Workflow to the test

Time to start cracking


I’m for this exercise (see previous post) aiming for an Ember app with Node as a web backend. Simplicity will be paramount when it comes to functionality so as to focus on scripting the workflow. Be aware of that this post is more of a log of the activities, and therefore slightly lengthy and full of mistakes and dead ends.

# Install ember command-line interface
npm install -g ember-cli
# Create new ember app
ember new hello-ember
cd hello-ember

Note: Installation of ember is not part of the Friendly requirements, but I’m thinking it will not be required to run/develop the app later.

Try it out
# Start app
ember server

Opening a web browser to http://localhost:4200 shows a tawdry Welcome to Ember.js text. Not so exhilirating, but it works.

A nicer surprise is that editing the code, well, changing the hello text, and saving automatically updates my browser view. Live reload seems to be built in.

Gulp it

Since live reload seems built in, all we need to at this stage is have gulp run the ember start command, right?

# Register gulp as a development dependency
npm install gulp --save-dev
npm install gulp-shell --save-dev

Type up a complicated gulpfile.js:

var gulp = require('gulp');
var shell = require('gulp-shell')

gulp.task('up', shell.task(['ember server']));

Success! Typing gulp up starts the ember app and refreshing my browser still displays a not-so-impressive site.

Going the docker mile

Why? Primarily for later benefits, being able to use the same workflow for non-node-based applications. I also want to keep dependencies of locally installed tools/versions to a minimum and be able to use off-the-shelf dockerized services.

Not only do I want to use docker, I want to be able to start multiple docker images, such as both a web server and a database. In comes Docker Compose (formerly known as Fig). Docker allows you to start containers, Docker Compose allows you to start multiple containers with a single command as well as connect these (e.g. web container can easily access database container without reverting to DNS, fixed IP-addresses and the like).

In this case it ought to be sufficient to use a single node container to run our ember example, but for the sake of completeness I will (1) use an existing ember container (simplify our life, remember?) and use docker compose to create a standard for later projects.

Attempt #1


  image: geoffreyd/ember-cli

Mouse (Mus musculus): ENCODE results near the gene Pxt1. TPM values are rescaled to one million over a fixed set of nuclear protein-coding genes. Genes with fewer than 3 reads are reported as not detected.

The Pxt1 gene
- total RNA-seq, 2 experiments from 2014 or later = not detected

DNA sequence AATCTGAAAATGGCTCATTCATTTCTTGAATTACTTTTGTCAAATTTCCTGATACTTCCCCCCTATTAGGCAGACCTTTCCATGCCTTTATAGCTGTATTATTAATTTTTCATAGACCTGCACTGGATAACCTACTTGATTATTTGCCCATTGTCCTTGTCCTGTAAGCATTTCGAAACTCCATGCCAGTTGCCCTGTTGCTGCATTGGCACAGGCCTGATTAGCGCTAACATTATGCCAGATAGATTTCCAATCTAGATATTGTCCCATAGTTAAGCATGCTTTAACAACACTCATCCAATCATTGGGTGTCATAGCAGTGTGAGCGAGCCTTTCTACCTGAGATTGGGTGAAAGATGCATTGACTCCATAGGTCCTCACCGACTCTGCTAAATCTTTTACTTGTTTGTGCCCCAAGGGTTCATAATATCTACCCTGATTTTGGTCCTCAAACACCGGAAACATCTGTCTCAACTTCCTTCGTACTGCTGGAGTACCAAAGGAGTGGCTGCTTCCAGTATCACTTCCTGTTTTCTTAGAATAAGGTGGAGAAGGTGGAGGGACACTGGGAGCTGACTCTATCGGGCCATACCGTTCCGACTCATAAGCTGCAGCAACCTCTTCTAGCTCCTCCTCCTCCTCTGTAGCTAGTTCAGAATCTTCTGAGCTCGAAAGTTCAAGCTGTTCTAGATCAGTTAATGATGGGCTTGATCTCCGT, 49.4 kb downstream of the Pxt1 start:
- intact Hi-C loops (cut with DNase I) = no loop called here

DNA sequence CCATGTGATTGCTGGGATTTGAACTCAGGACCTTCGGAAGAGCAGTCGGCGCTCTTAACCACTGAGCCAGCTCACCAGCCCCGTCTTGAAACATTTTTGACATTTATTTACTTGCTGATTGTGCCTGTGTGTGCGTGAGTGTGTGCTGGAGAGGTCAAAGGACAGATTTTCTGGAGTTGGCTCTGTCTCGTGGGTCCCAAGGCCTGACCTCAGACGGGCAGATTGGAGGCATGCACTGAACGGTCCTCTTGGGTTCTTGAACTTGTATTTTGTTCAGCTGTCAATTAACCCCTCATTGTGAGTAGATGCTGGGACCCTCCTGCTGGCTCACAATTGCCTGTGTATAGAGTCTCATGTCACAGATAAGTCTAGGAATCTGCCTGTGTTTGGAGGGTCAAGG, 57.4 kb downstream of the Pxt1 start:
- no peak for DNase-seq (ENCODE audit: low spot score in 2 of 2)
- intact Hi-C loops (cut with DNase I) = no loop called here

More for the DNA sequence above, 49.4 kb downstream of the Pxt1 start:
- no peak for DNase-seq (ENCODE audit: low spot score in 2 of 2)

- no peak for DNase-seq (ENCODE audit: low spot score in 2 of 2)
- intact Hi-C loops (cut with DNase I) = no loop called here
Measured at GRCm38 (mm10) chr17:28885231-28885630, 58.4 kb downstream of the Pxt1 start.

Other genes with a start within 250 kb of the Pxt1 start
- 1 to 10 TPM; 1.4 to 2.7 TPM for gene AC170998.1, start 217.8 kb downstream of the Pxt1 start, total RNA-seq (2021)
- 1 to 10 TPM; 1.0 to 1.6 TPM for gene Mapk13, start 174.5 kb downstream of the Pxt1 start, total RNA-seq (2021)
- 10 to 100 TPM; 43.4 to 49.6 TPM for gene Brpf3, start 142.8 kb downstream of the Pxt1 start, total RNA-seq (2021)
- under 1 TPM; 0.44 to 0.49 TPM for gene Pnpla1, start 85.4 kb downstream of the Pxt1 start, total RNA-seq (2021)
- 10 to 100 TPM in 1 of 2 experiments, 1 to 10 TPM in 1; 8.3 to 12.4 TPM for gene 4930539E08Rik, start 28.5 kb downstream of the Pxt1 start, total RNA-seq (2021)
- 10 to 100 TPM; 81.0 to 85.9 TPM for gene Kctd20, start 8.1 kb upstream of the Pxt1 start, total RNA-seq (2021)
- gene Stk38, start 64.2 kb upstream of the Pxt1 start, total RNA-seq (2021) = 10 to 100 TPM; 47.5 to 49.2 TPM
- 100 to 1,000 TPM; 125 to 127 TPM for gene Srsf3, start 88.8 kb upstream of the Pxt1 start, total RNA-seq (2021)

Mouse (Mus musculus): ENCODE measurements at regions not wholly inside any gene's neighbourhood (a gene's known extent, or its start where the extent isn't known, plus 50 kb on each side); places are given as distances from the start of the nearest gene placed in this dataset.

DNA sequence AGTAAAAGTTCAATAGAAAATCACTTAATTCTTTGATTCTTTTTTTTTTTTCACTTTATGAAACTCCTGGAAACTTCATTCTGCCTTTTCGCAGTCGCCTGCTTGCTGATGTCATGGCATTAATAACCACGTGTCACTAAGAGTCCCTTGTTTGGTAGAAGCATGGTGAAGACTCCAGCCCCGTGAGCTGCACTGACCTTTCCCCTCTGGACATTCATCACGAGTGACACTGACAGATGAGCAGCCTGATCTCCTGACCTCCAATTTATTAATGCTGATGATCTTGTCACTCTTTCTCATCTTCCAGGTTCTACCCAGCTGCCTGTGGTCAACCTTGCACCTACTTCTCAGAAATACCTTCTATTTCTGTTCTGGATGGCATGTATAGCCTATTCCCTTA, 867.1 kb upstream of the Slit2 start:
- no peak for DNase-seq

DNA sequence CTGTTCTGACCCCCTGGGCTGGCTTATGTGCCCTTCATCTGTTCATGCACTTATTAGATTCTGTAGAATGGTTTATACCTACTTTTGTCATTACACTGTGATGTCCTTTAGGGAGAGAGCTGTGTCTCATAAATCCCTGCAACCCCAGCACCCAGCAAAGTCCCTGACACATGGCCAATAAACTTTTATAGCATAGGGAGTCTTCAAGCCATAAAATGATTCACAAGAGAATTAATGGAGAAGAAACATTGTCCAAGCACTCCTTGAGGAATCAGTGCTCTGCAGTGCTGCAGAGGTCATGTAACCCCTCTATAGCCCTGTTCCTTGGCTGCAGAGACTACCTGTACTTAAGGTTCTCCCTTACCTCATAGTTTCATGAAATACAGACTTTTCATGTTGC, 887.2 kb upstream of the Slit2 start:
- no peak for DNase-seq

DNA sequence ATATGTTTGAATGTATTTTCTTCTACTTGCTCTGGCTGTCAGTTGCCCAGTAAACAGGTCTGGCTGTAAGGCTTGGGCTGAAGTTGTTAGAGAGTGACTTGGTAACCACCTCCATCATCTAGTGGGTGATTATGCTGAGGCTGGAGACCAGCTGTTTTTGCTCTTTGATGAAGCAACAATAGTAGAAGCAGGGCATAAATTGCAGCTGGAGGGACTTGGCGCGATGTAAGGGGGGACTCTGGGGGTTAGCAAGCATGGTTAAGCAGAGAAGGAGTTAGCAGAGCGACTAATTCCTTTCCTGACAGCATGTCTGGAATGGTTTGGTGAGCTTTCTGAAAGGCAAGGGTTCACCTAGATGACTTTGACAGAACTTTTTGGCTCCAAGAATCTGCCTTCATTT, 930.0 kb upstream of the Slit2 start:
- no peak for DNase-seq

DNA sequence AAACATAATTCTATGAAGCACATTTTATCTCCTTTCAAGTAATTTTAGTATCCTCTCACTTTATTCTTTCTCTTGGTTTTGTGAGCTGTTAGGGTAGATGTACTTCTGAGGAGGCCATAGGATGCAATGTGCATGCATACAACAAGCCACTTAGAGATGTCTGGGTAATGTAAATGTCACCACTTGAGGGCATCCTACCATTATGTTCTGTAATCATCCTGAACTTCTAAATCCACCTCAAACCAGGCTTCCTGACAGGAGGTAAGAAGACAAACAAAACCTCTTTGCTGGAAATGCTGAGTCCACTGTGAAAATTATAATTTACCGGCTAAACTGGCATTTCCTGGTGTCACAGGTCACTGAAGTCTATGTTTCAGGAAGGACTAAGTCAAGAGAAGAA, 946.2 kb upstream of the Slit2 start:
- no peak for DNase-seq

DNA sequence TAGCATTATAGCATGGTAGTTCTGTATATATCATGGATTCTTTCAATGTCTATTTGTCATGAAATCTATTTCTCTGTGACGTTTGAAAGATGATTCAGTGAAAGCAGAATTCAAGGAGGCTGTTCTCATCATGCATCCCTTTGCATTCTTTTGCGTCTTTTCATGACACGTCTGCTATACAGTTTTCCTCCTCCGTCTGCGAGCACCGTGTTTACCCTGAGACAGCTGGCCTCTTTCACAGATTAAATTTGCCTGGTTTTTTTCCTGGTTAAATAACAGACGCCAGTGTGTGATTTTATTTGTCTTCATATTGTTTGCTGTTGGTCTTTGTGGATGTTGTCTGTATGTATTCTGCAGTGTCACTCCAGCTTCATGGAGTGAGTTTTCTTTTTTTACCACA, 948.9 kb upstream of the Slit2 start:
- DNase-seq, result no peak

- .:/usr/src/app
   - "4200:4200"
   - "35729:35729"
  command: server --watcher polling

Starting with docker-compose up. It works, but… my CPU is running haywire. Not at all my docker experience so far (being impressed by how resource efficient it seems to be). Not OK. Google seems to indicate file watching through VM (boot2docker) might not be the best choice.

Changed command: server --watcher polling to command: server. Much better. Still slow in starting, and cpu-hungry initially, but quickly settles down into non-noticeable CPU usage digit. Unfortunately, now Sublime is running away. Trying this…no good - still unacceptable slowness in the Sublime awesomeness. Not only that - live reload of ember has stopped working, together with manual reload.

Attempt #2

Instead of hurling myself into figuring out why file watching for Ember and Sublime Text has issues with Docker (or boot2docker), let’s try another approach.

This time I’ll use nodemon, a tool that will restart my node server whenever files change. Not as sexy as live reload, but it will do the job. It also has the benefit of working for both server and client updates. Fine tuning can come later, if warranted.


  image: fluciotto/nodemon
   - .:/usr/src/myapp
   - "80:3000"
  working_dir: /usr/src/myapp
  command: nodemon app.js

Note the addition of a new server script. app.js is in this case the simplest of express.js server scripts (web server that serves the static ember files):

var express = require('express');
var app = express();

app.use(express.static(__dirname + '/dist'));

app.get('*', function(req, res) {
    res.sendfile('./dist/index.html'); // load our public/index.html file

var server = app.listen(3000, function () {

  var host = server.address().address;
  var port = server.address().port;

  console.log('Example app listening at http://%s:%s', host, port);

Trying again, docker-compose up. OK, pointing my browser to boot2docker shows the now familiar greeting, using Sublime to change the greeting…and nothing happens. Hmm, looking at console output from nodemon suggests that it doesn’t monitor recursively into folders. Changing a file in the current directory confirms this, with a nice reload. Thinking one step further, I realize that I’ve pointed nodemon to the ember dist directory, if I make changes I need to trigger an ember build from my source files to the dist directory if I’m using this method. I also note that boot2docker (the virtual machine running Docker on my Mac) is pushing 70% cpu. As a comparison, replacing nodemon with standard node, boot2docker runs at a low 2% with the same example. We’re not there just yet.

Attempt #3

New tack. Using the volume feature of Docker together with monitoring file changes is likely workable, but seems to have a few pitfalls that I will leave as-is for now. Instead of sharing a file directory between the main Docker container and the host, I’ll deploy changed files to the container. My first idea is to perform a deployment as one would tend to perform to production environments, but since that would (1) require me to modify the Docker container to support some deployment mechanism, (2) would likely be slightly slower than one would want in a development workflow and (3) might work very differently for different technologies and produce different result. A simpler, I think, version would be to simply copy modified files to the container using Docker infrastructure. This is not so neat as I would like, but has the benefit of potentially using the various features of development tooling for different technologies (such as ember-cli above).